It's a disease where you have to monitor your blood sugar and take insulin. Type 1 Diabetes can affect anyone including kids.
Amy Tracy is a healthy and happy teenager, but for the past thirteen years she's had to live with Type 1 Diabetes.
"I don't really know anything other than it," said Amy Tracy.
When Amy was three, she was diagnosed and her mother, Toni Tracy, says it was devastating.
"We have no sign of diabetes on either side of our family. It was a big shock to hear that word," said Toni Tracy.
At first her mother would give her the insulin shots. Now she does pretty much everything herself.
"You have to have insulin. You have to take it all the time. If your blood sugar goes up to get it down you have to do insulin," said Amy Tracy.
Monitoring her blood sugar can get overwhelming at times.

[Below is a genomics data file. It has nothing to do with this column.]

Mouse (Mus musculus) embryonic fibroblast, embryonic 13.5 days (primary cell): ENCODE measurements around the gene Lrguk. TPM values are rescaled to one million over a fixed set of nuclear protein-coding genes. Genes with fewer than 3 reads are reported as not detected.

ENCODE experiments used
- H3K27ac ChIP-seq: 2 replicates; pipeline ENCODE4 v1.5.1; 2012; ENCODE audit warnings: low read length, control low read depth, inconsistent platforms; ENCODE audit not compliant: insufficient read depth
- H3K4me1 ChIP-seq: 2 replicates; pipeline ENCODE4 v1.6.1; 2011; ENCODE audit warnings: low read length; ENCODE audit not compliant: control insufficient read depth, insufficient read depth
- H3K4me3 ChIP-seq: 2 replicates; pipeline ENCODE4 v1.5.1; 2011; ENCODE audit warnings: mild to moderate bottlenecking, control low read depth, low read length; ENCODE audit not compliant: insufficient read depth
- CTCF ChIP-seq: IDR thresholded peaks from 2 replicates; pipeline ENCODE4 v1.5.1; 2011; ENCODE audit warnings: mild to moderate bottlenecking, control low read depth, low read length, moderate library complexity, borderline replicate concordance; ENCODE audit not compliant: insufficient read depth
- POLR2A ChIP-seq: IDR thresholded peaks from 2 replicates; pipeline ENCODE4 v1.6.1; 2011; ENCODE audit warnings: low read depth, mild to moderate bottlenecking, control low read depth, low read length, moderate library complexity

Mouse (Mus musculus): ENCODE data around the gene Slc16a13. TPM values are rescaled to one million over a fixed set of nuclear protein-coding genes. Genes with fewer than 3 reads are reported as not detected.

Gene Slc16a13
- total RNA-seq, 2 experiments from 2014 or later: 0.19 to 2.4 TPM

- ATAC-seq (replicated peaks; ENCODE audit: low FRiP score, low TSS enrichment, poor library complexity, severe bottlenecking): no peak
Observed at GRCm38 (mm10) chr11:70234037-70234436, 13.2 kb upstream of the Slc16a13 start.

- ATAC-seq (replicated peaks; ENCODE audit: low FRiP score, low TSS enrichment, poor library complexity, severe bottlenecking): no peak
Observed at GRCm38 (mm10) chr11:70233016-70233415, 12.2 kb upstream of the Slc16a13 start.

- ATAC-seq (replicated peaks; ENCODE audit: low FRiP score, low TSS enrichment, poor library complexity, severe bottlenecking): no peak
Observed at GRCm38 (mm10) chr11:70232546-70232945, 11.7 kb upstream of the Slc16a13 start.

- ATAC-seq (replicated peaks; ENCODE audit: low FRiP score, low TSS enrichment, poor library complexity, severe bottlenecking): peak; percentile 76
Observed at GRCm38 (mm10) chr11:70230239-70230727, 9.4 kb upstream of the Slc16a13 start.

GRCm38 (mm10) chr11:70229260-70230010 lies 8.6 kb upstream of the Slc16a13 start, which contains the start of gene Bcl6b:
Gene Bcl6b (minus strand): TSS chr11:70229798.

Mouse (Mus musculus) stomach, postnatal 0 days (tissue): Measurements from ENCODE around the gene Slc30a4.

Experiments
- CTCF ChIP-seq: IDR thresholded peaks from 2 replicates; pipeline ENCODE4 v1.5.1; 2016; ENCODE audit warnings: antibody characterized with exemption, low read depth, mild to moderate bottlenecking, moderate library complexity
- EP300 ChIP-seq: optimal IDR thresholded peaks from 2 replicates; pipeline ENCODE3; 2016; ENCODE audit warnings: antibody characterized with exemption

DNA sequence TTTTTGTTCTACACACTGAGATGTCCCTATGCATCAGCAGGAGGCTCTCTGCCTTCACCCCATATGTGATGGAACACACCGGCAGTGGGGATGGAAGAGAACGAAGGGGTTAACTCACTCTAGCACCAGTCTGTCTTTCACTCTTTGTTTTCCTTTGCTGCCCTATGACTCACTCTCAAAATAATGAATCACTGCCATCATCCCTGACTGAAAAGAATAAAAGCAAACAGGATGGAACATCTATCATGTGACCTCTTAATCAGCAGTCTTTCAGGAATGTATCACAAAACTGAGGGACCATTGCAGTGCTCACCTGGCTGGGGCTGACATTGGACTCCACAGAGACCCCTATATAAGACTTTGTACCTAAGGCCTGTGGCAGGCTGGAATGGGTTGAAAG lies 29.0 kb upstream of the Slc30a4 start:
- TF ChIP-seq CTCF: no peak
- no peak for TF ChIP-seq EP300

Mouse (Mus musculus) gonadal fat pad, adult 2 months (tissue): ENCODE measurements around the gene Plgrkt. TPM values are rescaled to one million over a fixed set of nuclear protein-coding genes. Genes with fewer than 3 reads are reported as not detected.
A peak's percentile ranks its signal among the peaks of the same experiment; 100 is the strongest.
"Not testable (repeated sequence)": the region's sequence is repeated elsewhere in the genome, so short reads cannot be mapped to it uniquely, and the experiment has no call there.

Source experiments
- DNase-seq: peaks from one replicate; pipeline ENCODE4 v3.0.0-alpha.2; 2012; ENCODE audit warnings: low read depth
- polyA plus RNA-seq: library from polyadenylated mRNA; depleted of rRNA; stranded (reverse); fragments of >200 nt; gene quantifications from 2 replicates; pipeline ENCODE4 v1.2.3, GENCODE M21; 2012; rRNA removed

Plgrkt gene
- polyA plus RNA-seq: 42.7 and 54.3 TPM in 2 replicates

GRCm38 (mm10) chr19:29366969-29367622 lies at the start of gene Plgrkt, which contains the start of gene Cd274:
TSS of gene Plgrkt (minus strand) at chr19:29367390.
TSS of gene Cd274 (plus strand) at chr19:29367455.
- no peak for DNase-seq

"It's crazy. There's so much you have to go through on a daily basis," she said.
But she doesn't let that slow her down.
"When it comes to sports you have to be more aware of what's going on. You can't play a whole game without having to test your blood sugar," said Amy Tracy.
Doctors say you can still live a normal life.
"People are living everyday with their diabetes. Just manage how to eat carefully, exercise, and give their insulin in a way that sort of balances their needs," said Dr. Rachel Edelen, pediatric endocrinologist at Regional Health.
Toni says kids with Type 1 Diabetes can learn something from the experience.
"They grow up with a better sense of responsibility because they know they've got to keep themselves in control," said Toni Tracy.
For kids going through Type 1 Diabetes, Amy has some advice.
"The important thing is just to, even though you're having fun is to remember to take care of yourself," she said.
Friday night at the Rushmore Plaza Civic Center there's an event called Reflections "Light the Night to Fight Diabetes." The event raises money to send newly diagnosed kids with diabetes to camp.
The event is Friday, June 14 from 5:00pm-10:00pm